Exhibition

James Allister Sprang: Fragment Scapes

Knockdown Center, New York, United States
02 Nov 2019 - 15 Dec 2019

James Allister Sprang, Concrete Color Arrangement (Cairn documented in Queens, NY 9/20/17), 2017. Courtesy of the artist and Knockdown Center

Knockdown Center presents ​James Allister Sprang: Fragment Scapes,​ the artist’s first solo exhibition in New York in gallery 1. The exhibition comprises two corresponding bodies of work: a selection of floor-based photo-sculptures made from both physical and photographed concrete infused with pigment, and a new series of cyanotypes that capture the imprints of intimate notes and memorabilia.

Informed by Sprang’s ongoing excavation of the intersections of recorded sound, photographic processes, and language, these bodies of work simultaneously serve as memorials and tributaries, and call into question limiting modes by which blackness is seen, perceived, and surveilled.

Employing processes of transmission and translation, strategies of abstraction, and materials that allude to urban space, Sprang’s ​Concrete Color Arrangements ​point to the ways in which black bodies are surveilled and rendered flat. To create this body of photo-sculptures, the artist infuses cement with superabundant amounts of pigment that cause large slabs of concrete to become structurally unsound. Once cured, Sprang stands on the brittle slabs and they crack under his feet, creating fragments from which he builds stacked mounds that resemble modest, temporary, monuments or cairns. The artist then photographs the concrete arrangements from above using surveillance optics that evacuate the mounds of vertical dimension, rendering them flat. The photographs are presented horizontally on low concrete slabs in various stages of physical decay that recall the ones documented, evoking sites of memorial.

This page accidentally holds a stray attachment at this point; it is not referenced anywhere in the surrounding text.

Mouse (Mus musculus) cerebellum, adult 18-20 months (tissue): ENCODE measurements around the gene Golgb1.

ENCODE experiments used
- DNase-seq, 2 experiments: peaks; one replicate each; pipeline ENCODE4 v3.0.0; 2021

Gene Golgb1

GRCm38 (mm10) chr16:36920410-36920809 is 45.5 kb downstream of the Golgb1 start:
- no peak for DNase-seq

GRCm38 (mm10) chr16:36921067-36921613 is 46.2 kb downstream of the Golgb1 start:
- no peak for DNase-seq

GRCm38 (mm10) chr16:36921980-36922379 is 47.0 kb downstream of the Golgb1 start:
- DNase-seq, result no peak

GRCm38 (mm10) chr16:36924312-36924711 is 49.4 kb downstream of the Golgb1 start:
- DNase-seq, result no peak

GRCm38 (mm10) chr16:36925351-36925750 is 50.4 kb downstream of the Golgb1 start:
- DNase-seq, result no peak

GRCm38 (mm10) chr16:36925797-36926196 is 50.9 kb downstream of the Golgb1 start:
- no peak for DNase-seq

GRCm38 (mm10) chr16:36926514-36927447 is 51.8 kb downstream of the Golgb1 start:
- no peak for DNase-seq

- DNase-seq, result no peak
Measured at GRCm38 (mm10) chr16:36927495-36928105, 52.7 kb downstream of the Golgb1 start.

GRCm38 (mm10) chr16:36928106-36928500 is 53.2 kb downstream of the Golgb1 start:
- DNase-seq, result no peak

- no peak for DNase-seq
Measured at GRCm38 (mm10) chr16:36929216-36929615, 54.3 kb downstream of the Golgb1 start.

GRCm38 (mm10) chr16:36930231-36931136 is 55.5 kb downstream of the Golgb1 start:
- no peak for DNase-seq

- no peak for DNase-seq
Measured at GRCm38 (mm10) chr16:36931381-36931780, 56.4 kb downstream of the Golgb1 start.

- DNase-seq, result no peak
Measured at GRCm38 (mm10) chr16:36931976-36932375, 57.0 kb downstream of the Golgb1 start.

The artist will also present a new body of cyanotypes which extend the material analogy that Concrete Color Arrangements elicit. Implementing a photographic method that is a technical inverse to the surveillance lens, the cameraless cyanotype process inherently renders objects flat. Here, the lens, camera, and enlarger are absent. Instead, notes and citations from Sprang’s musings on ancestry and generational trauma are placed onto a photosensitive surface and exposed to direct sunlight. The cyanotype documents the degrees of transparency and opacity of these intimate items against a brilliant blue background. This body of work, in part a dedication to the poetry of blue, propose opacity as a strategy to eschew the limitations of capture, and signal the abundance contained within the things that go unseen.

About the Artist

James Allister Sprang is a first-generation Caribbean-American and creates work that exists in gallery spaces, theater spaces and the space generally found between the ears. Working across mediums—photography, sound, performance, installation—Sprang’s work is best understood as an investigation of poetics, performance, gesture and their documentation. This work is informed by the black radical tradition.

 

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